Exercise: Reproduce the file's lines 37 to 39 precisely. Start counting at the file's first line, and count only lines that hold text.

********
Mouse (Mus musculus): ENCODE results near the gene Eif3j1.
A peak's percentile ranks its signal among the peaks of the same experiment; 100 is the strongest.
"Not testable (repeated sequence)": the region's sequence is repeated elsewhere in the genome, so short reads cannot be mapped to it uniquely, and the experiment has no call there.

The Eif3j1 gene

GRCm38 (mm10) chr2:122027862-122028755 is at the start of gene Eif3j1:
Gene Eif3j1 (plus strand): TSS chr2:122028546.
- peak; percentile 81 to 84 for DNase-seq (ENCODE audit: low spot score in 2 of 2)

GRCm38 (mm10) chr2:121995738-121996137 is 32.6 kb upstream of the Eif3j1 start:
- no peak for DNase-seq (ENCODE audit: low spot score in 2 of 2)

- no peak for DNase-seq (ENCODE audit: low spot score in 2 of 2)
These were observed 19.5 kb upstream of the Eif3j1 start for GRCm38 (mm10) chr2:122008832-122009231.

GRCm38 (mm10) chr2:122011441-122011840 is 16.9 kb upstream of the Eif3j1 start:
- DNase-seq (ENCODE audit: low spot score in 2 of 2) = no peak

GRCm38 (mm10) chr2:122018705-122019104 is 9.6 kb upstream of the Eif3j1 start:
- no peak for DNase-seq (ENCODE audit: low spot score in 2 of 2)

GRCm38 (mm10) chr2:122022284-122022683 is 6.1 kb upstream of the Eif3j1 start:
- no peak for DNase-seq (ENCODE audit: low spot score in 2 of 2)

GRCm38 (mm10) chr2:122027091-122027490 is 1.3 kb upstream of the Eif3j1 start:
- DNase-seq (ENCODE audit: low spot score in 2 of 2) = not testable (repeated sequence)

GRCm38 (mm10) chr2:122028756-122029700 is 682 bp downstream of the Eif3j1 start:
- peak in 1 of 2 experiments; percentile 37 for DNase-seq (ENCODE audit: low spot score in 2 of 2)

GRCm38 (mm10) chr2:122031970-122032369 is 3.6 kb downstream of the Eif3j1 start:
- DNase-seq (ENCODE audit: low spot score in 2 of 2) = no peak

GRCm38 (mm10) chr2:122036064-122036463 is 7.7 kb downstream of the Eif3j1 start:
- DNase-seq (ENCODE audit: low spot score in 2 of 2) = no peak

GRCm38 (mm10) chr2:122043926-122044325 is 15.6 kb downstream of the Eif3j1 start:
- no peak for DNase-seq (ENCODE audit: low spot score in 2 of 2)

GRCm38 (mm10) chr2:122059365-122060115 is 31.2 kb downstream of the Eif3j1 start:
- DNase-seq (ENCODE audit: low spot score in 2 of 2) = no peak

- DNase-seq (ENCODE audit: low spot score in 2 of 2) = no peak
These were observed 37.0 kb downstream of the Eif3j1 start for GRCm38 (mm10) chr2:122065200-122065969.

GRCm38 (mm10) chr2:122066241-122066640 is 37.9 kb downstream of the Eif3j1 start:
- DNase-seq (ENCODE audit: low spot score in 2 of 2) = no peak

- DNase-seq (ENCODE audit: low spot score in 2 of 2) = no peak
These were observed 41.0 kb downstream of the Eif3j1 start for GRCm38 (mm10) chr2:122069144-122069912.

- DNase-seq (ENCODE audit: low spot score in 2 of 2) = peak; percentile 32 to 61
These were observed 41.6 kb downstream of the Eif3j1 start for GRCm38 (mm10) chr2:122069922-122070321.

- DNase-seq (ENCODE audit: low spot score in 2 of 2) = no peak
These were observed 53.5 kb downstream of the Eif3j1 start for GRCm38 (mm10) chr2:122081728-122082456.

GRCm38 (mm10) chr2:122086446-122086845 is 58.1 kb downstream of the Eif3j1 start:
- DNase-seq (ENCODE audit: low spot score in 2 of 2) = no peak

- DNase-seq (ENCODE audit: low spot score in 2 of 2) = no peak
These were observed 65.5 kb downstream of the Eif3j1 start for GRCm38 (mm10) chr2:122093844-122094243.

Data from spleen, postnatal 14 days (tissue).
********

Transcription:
These were observed 41.6 kb downstream of the Eif3j1 start for GRCm38 (mm10) chr2:122069922-122070321.

- DNase-seq (ENCODE audit: low spot score in 2 of 2) = no peak
These were observed 53.5 kb downstream of the Eif3j1 start for GRCm38 (mm10) chr2:122081728-122082456.